The remaining part of the structure, June 24

As of July 2, 2021, 22 people are known to have died during or as a direct result of the collapse, and 11 more have been injured.[34][35][11][12] Of the 22 fatalities, 17 have been publicly identified, including two Venezuelan nationals, three Cubans and a Costa Rican.[36][37][38] Up to 126 people remain unaccounted for.[34][13][14][39][16]

At least 29 people from South America who resided in or were believed to be in the building at the time of the collapse are missing.[35] Paraguay's Ministry of Foreign Relations stated that the First Lady Silvana López Moreira's sister, along with her husband and their three children, are missing.[40][41] Another Paraguayan citizen is also missing.[42] The other missing people were identified as nine citizens from Argentina, four from Venezuela, six from Colombia,[43] and three from Uruguay.[44]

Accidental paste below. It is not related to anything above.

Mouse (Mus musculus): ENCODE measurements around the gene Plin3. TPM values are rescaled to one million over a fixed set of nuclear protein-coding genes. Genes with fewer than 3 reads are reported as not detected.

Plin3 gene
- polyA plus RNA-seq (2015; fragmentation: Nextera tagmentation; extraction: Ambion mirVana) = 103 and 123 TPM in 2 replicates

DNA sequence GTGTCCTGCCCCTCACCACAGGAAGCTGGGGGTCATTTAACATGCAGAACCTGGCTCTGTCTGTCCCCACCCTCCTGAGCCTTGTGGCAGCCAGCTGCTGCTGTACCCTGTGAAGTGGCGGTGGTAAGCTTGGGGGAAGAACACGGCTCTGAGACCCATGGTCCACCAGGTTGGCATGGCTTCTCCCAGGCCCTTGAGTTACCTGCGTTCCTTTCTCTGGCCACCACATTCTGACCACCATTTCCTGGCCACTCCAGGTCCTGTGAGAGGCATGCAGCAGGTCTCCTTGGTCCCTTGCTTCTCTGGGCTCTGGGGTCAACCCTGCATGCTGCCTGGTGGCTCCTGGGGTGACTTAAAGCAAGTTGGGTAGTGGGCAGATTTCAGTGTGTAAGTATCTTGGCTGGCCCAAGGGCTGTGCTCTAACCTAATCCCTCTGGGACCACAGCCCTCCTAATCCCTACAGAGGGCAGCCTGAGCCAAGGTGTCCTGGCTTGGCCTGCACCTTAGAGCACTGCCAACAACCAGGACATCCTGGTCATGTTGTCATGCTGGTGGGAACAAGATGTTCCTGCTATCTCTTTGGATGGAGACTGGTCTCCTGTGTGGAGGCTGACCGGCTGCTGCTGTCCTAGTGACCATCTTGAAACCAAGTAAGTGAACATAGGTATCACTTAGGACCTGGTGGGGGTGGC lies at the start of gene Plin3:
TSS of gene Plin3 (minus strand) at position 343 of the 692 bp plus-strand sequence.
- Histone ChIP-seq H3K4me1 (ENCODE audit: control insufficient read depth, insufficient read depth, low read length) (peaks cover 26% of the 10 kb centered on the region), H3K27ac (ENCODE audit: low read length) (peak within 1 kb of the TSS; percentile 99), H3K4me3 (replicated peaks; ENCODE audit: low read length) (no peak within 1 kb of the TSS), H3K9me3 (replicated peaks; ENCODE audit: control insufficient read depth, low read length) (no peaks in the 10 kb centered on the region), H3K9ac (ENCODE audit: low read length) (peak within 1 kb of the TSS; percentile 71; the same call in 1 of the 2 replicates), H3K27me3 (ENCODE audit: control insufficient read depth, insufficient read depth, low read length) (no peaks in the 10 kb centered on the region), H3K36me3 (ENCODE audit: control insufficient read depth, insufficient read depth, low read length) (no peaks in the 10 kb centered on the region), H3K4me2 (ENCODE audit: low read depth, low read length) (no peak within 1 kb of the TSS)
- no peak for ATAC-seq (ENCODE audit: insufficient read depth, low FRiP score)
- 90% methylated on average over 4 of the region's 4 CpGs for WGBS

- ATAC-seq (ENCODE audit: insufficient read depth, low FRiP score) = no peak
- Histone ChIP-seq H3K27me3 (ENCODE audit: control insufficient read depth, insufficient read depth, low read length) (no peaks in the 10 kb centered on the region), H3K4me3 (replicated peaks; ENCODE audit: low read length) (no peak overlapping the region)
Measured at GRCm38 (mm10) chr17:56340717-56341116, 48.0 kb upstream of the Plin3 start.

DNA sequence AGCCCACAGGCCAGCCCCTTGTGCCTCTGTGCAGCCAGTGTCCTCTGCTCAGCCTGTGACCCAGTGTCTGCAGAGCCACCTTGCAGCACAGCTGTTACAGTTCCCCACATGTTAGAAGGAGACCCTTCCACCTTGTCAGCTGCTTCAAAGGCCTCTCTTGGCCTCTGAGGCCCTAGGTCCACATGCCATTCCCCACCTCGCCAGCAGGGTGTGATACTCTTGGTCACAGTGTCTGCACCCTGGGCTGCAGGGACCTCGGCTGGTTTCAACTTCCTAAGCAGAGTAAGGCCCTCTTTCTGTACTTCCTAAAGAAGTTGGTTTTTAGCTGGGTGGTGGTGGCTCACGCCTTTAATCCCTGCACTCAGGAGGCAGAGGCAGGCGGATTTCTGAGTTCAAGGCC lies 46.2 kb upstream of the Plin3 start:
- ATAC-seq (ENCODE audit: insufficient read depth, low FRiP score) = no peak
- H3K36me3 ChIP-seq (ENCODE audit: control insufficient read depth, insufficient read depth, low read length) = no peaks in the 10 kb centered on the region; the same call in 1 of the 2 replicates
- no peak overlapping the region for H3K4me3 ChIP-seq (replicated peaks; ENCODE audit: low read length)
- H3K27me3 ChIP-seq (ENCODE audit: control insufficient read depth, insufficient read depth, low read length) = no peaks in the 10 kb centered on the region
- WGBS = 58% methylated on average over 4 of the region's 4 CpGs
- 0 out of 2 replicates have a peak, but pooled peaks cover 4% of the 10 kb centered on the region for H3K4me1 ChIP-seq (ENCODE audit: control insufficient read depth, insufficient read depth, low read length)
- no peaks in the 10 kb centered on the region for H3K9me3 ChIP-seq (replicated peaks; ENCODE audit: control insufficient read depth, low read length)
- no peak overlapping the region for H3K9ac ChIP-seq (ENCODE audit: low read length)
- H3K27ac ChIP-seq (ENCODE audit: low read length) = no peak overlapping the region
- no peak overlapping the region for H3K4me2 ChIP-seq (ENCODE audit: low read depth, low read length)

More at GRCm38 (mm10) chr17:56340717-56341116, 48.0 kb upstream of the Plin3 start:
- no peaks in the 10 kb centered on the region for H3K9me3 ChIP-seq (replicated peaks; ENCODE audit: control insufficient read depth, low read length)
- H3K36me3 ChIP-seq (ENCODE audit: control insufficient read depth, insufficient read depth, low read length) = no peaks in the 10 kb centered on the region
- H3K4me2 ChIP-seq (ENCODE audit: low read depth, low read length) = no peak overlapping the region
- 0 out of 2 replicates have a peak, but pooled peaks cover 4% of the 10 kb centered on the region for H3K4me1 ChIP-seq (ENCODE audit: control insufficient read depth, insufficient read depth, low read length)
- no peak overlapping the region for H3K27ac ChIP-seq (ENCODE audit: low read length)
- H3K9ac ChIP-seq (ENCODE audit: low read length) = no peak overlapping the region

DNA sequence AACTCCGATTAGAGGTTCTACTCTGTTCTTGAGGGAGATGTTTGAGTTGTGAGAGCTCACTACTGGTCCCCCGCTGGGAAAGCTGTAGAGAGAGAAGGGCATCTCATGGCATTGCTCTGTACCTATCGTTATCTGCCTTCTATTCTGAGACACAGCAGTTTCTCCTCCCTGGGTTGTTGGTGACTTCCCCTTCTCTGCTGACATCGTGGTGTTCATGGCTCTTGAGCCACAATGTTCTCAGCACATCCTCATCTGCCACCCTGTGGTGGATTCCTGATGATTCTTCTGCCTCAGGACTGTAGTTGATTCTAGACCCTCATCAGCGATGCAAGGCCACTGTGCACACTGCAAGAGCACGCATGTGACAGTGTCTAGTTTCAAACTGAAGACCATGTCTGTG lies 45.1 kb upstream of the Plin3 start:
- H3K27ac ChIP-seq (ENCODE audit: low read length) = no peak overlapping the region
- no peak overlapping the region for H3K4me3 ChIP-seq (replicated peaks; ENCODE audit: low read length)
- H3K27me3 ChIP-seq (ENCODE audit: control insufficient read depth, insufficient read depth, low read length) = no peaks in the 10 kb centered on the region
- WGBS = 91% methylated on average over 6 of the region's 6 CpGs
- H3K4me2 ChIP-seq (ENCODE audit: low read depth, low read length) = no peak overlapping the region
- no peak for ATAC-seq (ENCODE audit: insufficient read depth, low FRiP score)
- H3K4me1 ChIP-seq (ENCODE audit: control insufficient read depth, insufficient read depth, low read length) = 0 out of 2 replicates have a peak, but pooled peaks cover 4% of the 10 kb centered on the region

On June 25, Israel's consul general in Miami said that he believed 20 Israeli citizens are missing.[45] On June 27, Global Affairs Canada announced that, based on preliminary reports, four Canadians from three different families were believed missing.[46]

An Italian man and his Brazilian son are reportedly missing.[47]

One woman with dual American and British citizenship is missing, as confirmed by her family and the British consulate.[48]

Casualties by nationality or national origin
Country Missing Deaths Injured Ref.
 United States (or unknown) 67 16 11 [b]
 Israel 20 [45]
 Argentina 9 [43]
 Venezuela 4 2 [43][36]
 Colombia 6 [43]
 Paraguay 6 [42]
 Cuba 1 3 [49]
 Canada 4 [46]
 Uruguay 3 [44]
 Costa Rica 1 [38]
 Brazil 1 [47]
 Chile 1 [50]
 Italy 1 [47]
 United Kingdom 1 [48][b]
Total 126 22 11

Rescue and relief operations

Rescuers with a search and rescue dog search for survivors, June 24

June 24